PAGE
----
Like neighbouring Narela, Bawana is also a completely rural seat dominated by Jats and Dalits. It has been dominated by Chand Ram of the BJP and Surinder Kumar of the Congress for a long time. Bawana is a reserved seat for the Scheduled Castes. Bawana town is bigger than Narela town and has better amenities when compared to its poorer neighbour. It also has tens of thousands of acres lush green agricultural land, where an acre of land can cost Rs. 2-5 crores.
Local farmers grow paddy, mustard and vegetables like Palak, Tomotoe and Potatoes. Like Narela, the people of Bawana also complain that the area is neglected by successive governments.
It has got better, wide roads and has been included in the Delhi Master Plan. The BJP has once again fielded its sitting MLA Gugan Singh from Bawana. The Congress has fielded Surender Kumar and the AAP has fielded Ved Parkash. The BSP has fielded Gajanand.
However the main contest is between BJP, AAP and Congress. Election is being fought mainly on local issues and there is no visible wave of Modi or Kejriwal.
The mother of all battles in rural Delhi is being fought in Mundka bordering Rohtak and Bahadurgarh in neighbouring Haryana. It is also a Jat dominated constituency. Former Mayor of Municipal Corporation of North Delhi Master Azad Singh is contesting on the BJP ticket once again. In 2013, he lost the election to Independent candidate Rambir Shokeen. Azad Singh is brother of late Sahib Singh Verma and he is banking on his brother's legacy to win this time. Rambir Shokeen has fielded his wife Reeta Shokeen on the Congress ticket. He is not contesting in this election. The AAP is facing rebellion after it changed the candidate at the last minute. The AAP has now fielded Sukhvir Singh from Mundka. The BSP has fielded Om Prakash. Earlier, it was a stronghold of the BJP under Sahib Singh Verma.
Mundka is a cluster of villages dominated by the Jat farmers. Like rest of the constituencies in rural Delhi, it is also grappling with major issues like quality drinking water, proper sewerage, infrastructure and transport. Unlike other areas, Mundka has got a Metro line and has become closer to rest of Delhi. It is witnessing a fierce battle between the BJP and the Congress.
The 63-year-old Azad Singh is popularly known as 'Master'. He used to be a teacher and is confident that the BJP will retain its traditional seat. He says that his rival Reeta Shokeen's husband, Rambir Shokeen has close links with local criminal gangs and has even sheltered many of them. But, Reeta feels that women and lower class voters will back her.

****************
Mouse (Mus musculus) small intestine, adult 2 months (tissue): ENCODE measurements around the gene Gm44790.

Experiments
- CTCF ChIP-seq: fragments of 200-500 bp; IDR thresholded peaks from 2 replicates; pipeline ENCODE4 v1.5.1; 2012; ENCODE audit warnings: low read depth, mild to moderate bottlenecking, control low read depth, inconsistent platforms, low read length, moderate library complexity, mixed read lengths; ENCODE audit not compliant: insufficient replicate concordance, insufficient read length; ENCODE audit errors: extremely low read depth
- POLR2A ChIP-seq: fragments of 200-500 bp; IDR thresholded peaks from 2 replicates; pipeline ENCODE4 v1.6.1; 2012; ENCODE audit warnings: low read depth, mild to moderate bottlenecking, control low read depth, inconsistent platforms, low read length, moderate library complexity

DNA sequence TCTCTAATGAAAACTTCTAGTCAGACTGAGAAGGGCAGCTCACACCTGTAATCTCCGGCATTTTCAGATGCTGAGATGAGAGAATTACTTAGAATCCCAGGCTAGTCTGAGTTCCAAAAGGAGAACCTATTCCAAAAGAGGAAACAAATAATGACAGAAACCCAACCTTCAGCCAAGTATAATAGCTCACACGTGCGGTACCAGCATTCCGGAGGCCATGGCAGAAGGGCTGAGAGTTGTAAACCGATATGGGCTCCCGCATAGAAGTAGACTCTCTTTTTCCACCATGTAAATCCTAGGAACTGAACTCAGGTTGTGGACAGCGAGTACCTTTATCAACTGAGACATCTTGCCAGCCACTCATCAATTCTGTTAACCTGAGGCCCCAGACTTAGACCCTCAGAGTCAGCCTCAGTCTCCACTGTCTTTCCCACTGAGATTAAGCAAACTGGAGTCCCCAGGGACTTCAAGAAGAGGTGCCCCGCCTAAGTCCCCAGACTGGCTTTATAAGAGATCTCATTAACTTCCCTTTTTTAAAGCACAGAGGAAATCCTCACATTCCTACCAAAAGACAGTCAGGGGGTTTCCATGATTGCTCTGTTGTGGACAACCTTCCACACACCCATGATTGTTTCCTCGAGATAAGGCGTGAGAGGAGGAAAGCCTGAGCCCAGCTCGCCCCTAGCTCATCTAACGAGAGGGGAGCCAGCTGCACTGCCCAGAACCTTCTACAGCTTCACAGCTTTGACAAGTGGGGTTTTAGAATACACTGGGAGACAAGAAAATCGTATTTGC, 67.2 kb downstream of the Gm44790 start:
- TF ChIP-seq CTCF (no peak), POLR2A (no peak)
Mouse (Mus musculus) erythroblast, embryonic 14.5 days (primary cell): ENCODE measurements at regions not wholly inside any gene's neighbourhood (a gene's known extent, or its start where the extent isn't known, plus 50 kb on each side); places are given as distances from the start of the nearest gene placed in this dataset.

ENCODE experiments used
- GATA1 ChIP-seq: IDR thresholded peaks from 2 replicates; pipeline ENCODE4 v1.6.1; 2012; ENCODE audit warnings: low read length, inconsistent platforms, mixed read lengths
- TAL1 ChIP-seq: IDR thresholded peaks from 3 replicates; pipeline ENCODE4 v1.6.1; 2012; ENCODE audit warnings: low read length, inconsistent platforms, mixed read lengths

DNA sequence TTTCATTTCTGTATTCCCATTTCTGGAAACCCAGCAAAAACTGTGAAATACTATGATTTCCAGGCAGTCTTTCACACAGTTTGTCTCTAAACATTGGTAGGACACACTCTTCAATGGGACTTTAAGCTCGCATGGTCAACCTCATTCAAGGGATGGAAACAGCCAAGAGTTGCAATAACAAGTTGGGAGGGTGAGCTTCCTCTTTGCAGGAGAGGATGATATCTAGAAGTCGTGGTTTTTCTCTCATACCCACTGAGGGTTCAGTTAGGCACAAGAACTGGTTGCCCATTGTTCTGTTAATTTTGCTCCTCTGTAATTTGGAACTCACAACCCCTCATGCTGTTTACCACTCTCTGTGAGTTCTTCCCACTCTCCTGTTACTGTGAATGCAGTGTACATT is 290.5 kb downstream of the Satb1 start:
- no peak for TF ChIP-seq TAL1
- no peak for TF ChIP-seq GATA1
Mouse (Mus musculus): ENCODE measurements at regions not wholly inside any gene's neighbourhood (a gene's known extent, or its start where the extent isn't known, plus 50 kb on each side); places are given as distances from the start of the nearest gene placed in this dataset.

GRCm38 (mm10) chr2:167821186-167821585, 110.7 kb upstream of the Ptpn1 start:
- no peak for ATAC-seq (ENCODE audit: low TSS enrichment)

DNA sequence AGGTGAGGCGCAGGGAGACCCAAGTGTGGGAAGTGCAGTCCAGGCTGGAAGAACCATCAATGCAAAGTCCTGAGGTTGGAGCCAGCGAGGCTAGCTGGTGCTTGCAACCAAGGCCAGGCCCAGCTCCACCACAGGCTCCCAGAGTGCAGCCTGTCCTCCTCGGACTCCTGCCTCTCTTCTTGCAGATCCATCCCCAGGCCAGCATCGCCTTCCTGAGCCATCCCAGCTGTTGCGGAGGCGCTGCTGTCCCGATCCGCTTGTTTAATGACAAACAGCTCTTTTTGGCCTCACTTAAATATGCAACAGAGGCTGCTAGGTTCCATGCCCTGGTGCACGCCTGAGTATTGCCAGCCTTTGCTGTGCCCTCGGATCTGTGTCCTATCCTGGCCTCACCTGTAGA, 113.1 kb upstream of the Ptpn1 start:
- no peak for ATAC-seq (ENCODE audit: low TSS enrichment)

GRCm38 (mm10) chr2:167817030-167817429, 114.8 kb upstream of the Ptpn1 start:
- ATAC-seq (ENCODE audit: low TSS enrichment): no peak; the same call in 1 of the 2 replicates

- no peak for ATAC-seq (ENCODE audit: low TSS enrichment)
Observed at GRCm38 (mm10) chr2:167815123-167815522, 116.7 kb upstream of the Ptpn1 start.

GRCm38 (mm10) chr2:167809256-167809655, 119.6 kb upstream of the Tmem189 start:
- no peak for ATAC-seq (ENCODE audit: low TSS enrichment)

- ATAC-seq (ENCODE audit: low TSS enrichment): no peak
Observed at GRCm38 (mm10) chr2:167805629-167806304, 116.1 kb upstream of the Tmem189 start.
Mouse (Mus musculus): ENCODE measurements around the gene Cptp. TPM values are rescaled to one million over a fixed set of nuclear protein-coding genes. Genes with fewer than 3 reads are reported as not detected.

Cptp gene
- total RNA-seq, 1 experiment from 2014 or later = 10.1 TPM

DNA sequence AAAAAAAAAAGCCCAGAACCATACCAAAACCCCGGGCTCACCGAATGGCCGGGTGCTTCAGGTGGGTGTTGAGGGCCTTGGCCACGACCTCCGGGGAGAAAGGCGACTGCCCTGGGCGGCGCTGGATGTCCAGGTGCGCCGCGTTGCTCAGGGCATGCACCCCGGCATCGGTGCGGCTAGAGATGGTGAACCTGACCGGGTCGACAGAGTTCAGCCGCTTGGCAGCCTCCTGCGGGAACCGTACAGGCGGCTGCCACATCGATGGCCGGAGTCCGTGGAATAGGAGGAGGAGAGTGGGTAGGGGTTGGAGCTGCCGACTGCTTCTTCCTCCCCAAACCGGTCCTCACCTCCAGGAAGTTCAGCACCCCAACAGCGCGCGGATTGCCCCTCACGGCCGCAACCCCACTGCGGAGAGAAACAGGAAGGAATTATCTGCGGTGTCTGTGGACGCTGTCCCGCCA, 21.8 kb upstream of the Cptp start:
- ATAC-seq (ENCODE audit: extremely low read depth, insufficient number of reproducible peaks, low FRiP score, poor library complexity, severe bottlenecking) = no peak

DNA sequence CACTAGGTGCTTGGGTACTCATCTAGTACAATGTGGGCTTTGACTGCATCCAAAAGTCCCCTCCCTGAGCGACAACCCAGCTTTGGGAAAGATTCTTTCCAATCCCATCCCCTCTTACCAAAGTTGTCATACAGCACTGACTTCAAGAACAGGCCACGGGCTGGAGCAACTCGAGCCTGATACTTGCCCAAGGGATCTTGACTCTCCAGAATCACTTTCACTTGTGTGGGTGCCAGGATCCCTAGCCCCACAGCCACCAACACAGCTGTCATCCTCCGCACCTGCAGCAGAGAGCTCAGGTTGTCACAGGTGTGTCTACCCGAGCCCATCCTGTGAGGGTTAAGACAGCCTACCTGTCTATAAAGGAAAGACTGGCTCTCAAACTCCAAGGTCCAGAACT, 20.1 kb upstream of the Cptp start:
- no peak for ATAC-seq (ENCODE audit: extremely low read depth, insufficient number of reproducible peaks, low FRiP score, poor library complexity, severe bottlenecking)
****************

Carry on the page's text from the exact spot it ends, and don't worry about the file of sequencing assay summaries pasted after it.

Mundka has a large number of slums which have no basic facilities. The slum dwellers demand for more toilets and water pumps in their areas. Like most rural Delhi Assembly seats, Sahib Singh Verma is still popular here too. Local people attribute the development of the area to him. "To a large extent, the development of the area was carried out by Sahib Singh Verma", they claim.
Mundka has total 2.38 lakh voters. Among them 27 per cent are Schedules Castes, 20 per cent Jats, 12 per cent Muslims and 17 per cent Other Backward Classes.
Another Jat dominated constituency Najafgarh is famous for its contribution to Indian Cricket Virender Sehwag. It is also known for its Wrestlers including the Olympics medal winner Sushil Kumar. It is a BJP stronghold and was once nurtured by the late Sahib Singh Verma. Najafgarh is also witnessing a fierce battle this time.
The BJP has once again fielded the sitting MLA Ajeet Singh Kharkhari from Najafgarh. The AAP has fielded Kailash Gahlot, a rich local landlord. One of his relatives who spoke to IBNLIVE said "Kailash has money. Because of that only Kejriwal has fielded him. He is anything, but an aam aadmi".
The Congress has fielded Jai Kishan Sharma. The BSP has given ticket to Ram Singh. According to locals, the main fight is between the BJP and the AAP.
The BJP which almost swept the rural Delhi in the previous election is facing a tough challenge from the AAP candidates in this election. The AAP has given more importance to candidates financial and caste background than their 'aam aadmi' background or credentials.
The Congress is fighting for the third place in most of the seats in rural Delhi. If the AAP manages to win seats in rural Delhi, it is going to be a huge setback for the BJP.
The local villagers are facing a big dilemma. They want to retain the sanity and beauty of unhurried a village life and at the same time want the luxuries of rest of Delhi. They feel that the Delhi Master Plan will change the face of entire rural Delhi.